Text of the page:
blackbirdonline journalSpring 2011  Vol. 10  No. 1
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Review | Rookery, by Traci Brimhall
               Southern Illinois University Press, 2010

spacer Rookery,by Traci Brimhall

Rookery, Traci Brimhall’s smart, sensual debut and the recipient of the Crab Orchard Series in Poetry’s 2009 First Book Award, opens with an epigraph from Emily Dickinson: “Split the Lark—and you’ll find the Music.” If we read this as an imperative to find the muse in birdsong, it stands in useful contrast to the preface poem, “Prayer for Deeper Water.” In that poem, a man attributes his hatred of women to those who do not recognize “the frightened wingless birds” singing within their chests; he abhors their “stuttering” flutter against his body. The speaker gently resists, citing the blessings of the earthly moment—“Even the shape of your mouth is a miracle”—and her confidence in her own inner mystery. She asks him to “forget the beginning,” to move forward and embrace the real world and its flawed denizens.

Split the music, the poem invites, and rediscover the lark. 

Much of Rookery invokes animalia while exploring the themes of each of three sections: the complication of lust and love, the bonds of mortality, and the extension outside the self into a historic view. Insect wings clutter a man’s hair, a calf whale sings her mother’s sadness, and in the affecting “Noli Me Tangere,” a speaker on safari records of the tree frogs “We do not understand why they are dying, / but we know the disease spreads when they touch.” In addition to this fauna motif, the language of Christianity provides texture. One poem weaves in lines from First Corinthians, while another, “On a Mission Trip to Philadelphia I Begin to Fear the Inside of My Body,” flirts with heresy: “when my father / can’t clip his canaries’ wings, he blinds them. / And I wake up in darkness and know God loves me // with that kind of violence.”

Reading any collection, there is always that first poem to grab one’s full attention; a page where one stops, says hey now, and reads again. In Rookery, that poem was “Aubade in Which the Bats Tried to Warn Me,” which opens in the aftermath of a relationship that has withered (“You used to recite the parts of my body like psalms”) and fermented into adultery (“She told me about someone she’d been sleeping with, / and that someone was you”). But the speaker does not confront her partner, and finds their sexual passion intensified by this secret knowledge. She wonders why she connects with someone whose father “paid you to kill bats, a dollar a body.” The poem’s close flashes back to an incident in which she first turned from witness to accomplice:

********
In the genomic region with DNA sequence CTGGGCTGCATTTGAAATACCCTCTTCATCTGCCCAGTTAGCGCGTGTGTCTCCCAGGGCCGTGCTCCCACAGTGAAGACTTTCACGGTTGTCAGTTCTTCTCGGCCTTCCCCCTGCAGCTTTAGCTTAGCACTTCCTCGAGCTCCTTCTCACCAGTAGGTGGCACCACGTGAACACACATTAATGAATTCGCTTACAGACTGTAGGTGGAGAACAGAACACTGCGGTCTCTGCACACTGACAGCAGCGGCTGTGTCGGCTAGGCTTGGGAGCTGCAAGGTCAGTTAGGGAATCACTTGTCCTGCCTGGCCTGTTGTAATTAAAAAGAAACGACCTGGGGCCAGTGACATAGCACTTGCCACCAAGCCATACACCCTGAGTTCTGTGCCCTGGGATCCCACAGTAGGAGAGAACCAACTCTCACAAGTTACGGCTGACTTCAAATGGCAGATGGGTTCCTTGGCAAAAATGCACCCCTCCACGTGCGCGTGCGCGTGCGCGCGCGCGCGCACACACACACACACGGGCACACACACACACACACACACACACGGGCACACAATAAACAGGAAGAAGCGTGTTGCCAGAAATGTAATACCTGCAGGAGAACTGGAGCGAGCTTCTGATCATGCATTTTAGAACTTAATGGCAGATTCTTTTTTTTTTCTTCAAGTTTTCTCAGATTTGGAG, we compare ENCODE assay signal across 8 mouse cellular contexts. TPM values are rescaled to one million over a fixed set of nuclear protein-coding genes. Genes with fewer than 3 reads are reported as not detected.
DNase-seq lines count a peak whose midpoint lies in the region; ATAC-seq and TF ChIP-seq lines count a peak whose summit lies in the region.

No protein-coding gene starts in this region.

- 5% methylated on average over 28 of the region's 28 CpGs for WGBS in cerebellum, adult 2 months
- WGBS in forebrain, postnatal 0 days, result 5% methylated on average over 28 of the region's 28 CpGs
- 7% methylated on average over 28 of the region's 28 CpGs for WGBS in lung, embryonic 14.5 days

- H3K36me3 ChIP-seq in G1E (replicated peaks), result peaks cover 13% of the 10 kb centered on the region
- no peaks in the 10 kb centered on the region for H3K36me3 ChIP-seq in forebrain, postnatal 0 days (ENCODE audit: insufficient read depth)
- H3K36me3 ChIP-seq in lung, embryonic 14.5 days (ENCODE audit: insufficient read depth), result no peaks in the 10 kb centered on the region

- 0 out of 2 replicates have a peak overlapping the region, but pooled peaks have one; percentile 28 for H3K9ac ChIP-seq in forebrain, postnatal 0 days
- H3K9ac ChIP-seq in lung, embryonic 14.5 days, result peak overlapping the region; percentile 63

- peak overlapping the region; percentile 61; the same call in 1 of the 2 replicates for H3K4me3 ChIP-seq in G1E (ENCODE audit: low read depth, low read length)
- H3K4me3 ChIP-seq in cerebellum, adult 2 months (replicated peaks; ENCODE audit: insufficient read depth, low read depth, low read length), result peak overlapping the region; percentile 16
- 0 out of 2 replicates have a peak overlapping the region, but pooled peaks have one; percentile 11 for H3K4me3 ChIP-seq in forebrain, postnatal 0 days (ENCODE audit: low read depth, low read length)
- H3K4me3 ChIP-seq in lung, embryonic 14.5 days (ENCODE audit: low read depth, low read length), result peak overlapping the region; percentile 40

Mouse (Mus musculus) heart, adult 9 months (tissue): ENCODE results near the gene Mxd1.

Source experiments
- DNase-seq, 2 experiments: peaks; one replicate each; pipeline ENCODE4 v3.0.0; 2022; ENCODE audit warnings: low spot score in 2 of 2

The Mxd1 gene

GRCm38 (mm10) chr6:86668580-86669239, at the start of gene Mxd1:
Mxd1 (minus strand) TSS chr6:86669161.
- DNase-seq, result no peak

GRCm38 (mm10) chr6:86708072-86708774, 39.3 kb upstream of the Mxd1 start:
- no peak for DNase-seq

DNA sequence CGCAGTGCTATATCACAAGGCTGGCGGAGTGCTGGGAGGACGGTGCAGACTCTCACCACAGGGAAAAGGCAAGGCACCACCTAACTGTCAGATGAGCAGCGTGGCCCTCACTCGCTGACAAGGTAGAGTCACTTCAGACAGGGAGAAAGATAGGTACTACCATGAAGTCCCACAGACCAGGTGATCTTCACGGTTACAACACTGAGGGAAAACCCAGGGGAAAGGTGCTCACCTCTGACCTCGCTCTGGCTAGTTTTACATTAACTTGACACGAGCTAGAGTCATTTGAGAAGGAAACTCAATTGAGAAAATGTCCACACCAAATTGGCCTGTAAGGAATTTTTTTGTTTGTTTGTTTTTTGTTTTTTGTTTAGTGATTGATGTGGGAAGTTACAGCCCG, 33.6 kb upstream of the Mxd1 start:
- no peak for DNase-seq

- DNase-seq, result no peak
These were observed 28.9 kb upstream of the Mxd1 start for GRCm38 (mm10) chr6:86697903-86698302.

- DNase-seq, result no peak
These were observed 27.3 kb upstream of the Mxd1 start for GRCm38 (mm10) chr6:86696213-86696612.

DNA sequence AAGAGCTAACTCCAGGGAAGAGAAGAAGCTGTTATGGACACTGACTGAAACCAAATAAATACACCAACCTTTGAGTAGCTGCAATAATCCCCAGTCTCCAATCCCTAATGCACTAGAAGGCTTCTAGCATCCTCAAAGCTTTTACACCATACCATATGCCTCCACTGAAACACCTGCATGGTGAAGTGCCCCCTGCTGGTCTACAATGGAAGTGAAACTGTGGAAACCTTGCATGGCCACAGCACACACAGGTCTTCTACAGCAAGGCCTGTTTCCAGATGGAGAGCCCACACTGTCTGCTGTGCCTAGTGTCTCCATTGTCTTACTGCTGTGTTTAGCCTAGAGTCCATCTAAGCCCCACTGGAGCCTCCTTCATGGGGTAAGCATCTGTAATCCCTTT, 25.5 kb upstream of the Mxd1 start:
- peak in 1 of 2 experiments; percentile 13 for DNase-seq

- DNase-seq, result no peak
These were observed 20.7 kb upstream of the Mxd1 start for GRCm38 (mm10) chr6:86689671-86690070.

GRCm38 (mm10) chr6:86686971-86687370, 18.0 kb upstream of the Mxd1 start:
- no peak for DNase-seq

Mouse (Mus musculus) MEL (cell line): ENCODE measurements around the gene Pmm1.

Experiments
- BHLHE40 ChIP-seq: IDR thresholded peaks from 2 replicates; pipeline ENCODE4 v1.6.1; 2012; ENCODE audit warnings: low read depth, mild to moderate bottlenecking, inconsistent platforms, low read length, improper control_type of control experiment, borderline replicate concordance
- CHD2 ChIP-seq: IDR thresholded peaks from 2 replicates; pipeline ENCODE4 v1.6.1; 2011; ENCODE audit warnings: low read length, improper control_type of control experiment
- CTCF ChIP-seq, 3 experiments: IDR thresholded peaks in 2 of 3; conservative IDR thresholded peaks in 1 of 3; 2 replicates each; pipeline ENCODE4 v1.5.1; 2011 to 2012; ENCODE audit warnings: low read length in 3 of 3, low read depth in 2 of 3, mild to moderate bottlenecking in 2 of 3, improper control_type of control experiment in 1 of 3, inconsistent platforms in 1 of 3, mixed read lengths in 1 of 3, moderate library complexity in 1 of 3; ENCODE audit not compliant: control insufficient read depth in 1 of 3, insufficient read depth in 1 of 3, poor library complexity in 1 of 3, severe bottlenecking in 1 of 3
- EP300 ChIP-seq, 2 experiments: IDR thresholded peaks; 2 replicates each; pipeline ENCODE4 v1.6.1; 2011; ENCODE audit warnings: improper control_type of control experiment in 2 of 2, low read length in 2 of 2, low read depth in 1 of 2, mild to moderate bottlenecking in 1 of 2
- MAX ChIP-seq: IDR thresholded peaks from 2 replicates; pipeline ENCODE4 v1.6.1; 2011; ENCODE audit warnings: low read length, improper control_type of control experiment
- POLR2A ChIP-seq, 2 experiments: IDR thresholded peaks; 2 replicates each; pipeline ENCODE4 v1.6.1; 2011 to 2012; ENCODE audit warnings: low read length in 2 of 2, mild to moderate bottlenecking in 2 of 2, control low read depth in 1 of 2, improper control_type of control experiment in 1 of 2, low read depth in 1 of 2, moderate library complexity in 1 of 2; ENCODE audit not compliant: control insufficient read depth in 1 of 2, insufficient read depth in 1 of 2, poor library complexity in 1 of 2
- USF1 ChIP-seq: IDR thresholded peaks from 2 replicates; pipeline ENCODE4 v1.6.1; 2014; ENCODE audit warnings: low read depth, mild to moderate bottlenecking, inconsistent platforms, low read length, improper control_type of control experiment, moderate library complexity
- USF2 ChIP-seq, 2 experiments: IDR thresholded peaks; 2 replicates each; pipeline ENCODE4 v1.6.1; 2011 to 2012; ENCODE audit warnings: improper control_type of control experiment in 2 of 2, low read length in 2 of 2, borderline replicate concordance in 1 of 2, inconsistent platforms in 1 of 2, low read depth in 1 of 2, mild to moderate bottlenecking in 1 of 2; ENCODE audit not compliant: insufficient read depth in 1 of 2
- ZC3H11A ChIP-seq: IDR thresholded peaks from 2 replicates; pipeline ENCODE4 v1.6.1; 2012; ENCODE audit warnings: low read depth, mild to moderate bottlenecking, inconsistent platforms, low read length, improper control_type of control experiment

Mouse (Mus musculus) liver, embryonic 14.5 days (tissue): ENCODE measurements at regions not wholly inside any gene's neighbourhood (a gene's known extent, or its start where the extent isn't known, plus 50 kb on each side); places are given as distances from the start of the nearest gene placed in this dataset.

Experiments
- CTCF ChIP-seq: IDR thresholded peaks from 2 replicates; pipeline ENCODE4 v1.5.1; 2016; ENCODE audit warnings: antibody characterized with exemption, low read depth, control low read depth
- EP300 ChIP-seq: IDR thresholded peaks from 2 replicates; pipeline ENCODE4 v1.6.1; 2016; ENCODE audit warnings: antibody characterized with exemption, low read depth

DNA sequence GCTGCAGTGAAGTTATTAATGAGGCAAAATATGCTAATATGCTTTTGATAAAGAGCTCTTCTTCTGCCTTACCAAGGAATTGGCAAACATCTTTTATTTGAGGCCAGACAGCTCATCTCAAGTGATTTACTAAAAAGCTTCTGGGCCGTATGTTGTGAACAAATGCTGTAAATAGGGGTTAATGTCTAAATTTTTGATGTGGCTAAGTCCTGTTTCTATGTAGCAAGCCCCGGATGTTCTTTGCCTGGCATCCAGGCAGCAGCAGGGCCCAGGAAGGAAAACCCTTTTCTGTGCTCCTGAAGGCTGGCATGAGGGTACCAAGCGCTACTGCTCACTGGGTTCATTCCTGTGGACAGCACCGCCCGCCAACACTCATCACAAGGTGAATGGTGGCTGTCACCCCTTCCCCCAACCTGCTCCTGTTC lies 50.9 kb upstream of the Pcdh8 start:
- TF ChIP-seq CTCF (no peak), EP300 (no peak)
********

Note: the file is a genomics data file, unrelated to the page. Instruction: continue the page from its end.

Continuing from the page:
Last summer you let me watch. As you waited with a racket,

timber wolves announced the moon, bats crept out of the attic.
     The soft pulp of their bodies struck the house. Your father swatted
             your back, handed you five bucks, and I went to pick up the bats.

One still shuddered against the cinderblock. I should have left,
     but I didn’t. I crushed its head with a rock and tossed it into the woods
             and went inside and washed my hands and lied to you.

Though the poem adopts the perspective of someone wronged, it eschews straightforward victimhood. The readers are not given access to the exact lie of the final line; even in this time of betrayal, the speaker honors the “you” as an audience slightly separate from the rest of us. We are eavesdropping. The poem utilizes risky and swerving contradictions in tone (“You put sugared hands on my neck and kissed my forehead. / No, it happened like this. When you fucked me, I could feel / how much you hated me. And you came. And I came twice”). Many of Rookery’s best poems are branded with these merciless intimacies.